Software quality consultants tend to focus on the later phases of the software development pipeline. In particular, high-level and low-level design stages often have little input from quality assurance stakeholders. We are making some progress in the right direction, given the continued growth of Agile methodologies throughout the software industry. Nevertheless, heavy QA participation in system design is more the exception than the rule. As a result, QA consultants may have little exposure to design methodologies that could improve the results of QA initiatives. One such methodology is Design Thinking.
Stanford University is responsible for much of the development of Design Thinking. The methodology fits squarely within the larger trend of iterative/incremental business processes. However, the process is unique, in part due to its heavy focus on user empathy. In fact, “Empathize” is the first step of the Design Thinking process. Subsequent steps include “Define”, “Ideate”, “Prototype”, and “Test”. The methodology does not dictate a single linear pass through the stages. Rather, incremental, iterative, and parallel execution of the stages is often recommended. Knowledge of Design Thinking is useful for QA consultants, and consultants in general, because of its utility in effectively dealing with a project’s “soft factors” and implicit needs. QA consultants enjoy the fact that work often revolves around a concrete foundation of quantitative data. However, the qualitative factors, stakeholder management, and “soft” user needs cannot be ignored.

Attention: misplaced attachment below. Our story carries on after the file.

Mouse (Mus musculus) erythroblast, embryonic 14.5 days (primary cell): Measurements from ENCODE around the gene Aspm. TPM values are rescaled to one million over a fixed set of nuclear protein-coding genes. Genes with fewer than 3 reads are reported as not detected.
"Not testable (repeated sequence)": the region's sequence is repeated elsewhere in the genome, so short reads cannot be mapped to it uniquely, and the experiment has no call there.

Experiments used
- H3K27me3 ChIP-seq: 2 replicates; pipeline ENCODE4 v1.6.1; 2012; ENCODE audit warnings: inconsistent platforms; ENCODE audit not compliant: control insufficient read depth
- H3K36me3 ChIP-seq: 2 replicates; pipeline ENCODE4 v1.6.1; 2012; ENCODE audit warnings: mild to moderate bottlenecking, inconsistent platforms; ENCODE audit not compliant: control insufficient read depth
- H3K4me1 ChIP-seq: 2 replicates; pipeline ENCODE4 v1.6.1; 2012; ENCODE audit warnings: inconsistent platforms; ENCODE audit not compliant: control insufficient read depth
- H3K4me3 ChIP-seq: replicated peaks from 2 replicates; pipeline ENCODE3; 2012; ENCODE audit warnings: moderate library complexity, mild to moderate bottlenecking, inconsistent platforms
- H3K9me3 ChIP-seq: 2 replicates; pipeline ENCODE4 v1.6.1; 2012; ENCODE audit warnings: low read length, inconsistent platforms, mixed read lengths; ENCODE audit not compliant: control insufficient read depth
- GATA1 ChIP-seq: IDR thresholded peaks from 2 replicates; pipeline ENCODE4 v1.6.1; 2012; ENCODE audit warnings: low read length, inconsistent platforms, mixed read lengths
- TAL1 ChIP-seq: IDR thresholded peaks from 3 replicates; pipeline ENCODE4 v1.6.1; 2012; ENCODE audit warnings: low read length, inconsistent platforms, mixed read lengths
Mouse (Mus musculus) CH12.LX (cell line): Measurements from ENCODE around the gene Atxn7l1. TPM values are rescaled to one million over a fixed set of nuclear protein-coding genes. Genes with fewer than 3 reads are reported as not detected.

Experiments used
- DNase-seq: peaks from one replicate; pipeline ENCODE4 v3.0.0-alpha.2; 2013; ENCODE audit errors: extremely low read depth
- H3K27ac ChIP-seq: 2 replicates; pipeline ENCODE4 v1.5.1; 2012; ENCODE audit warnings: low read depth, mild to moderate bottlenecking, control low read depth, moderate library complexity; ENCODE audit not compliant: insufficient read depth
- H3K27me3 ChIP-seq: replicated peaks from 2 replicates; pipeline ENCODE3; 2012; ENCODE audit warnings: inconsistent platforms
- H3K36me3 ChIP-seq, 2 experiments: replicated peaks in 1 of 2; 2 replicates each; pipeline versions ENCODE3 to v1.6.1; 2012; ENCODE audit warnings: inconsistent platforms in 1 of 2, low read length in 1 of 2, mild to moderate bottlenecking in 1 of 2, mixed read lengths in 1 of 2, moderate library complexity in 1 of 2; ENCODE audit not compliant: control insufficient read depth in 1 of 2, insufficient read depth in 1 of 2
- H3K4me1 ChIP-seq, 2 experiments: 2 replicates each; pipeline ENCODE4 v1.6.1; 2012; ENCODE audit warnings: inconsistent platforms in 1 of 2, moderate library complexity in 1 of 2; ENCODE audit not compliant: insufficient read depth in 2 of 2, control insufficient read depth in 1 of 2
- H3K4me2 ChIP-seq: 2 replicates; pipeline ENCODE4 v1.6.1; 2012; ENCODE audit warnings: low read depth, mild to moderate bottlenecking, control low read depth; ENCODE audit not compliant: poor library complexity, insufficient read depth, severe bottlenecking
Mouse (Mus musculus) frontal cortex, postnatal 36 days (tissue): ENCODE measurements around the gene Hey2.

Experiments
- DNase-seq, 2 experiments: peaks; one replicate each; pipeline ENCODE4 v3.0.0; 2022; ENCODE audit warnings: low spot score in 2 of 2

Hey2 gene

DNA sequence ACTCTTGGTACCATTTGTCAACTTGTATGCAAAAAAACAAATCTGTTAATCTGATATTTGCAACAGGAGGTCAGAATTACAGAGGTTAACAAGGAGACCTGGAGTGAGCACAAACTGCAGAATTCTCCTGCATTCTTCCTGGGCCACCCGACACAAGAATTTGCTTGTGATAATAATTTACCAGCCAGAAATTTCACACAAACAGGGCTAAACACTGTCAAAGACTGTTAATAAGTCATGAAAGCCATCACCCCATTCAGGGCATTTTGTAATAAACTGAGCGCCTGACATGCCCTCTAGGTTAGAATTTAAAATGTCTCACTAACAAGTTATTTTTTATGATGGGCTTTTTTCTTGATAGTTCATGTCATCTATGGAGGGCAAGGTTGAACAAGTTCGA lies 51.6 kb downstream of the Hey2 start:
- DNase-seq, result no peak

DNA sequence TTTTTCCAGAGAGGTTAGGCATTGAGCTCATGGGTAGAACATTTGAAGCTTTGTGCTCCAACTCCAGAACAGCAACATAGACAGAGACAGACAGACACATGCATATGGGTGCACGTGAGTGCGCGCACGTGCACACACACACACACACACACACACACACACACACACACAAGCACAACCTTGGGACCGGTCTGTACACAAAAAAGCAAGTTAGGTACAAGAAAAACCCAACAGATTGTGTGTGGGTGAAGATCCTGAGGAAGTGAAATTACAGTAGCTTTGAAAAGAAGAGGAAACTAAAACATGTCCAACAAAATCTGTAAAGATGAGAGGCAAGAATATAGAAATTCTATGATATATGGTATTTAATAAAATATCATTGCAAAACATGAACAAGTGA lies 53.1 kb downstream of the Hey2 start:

Quality systems always have an end customer, and a large list of stakeholders. The first step in any quality systems initiative is to understand who the customers and stakeholders are. Methodologies like Design Thinking can be employed to understand the true needs, preferences, and even quirks, of those those customers and stakeholders. The best technical implementation will provide no value if it fails to address real user needs.
One of the greatest barriers for realizing greater quality assurance value in organizations, in my opinion, is the lack of “ideation” in quality assurance system design. Take the example of a system for automated system testing of a software product. There are industry standards around the framework, structure, style, and supporting infrastructure for these systems. It may be all too tempting to copy existing precedent (a logical approach). However, given the diversity of end customers for quality systems, some iterative Ideation and Design Thinking can deliver great value. For example, some organizations may have a strong need for software accessibility feedback. When baked into the core of an automated testing system, this feature could provide tremendous value. Another example might be structuring the automated testing system around internationalization and localization concerns. In any case, you won’t know the path to maximize organizational value without a deep understanding of user needs. Design Thinking is one tool, of many, to effectively and efficiently determine these user needs.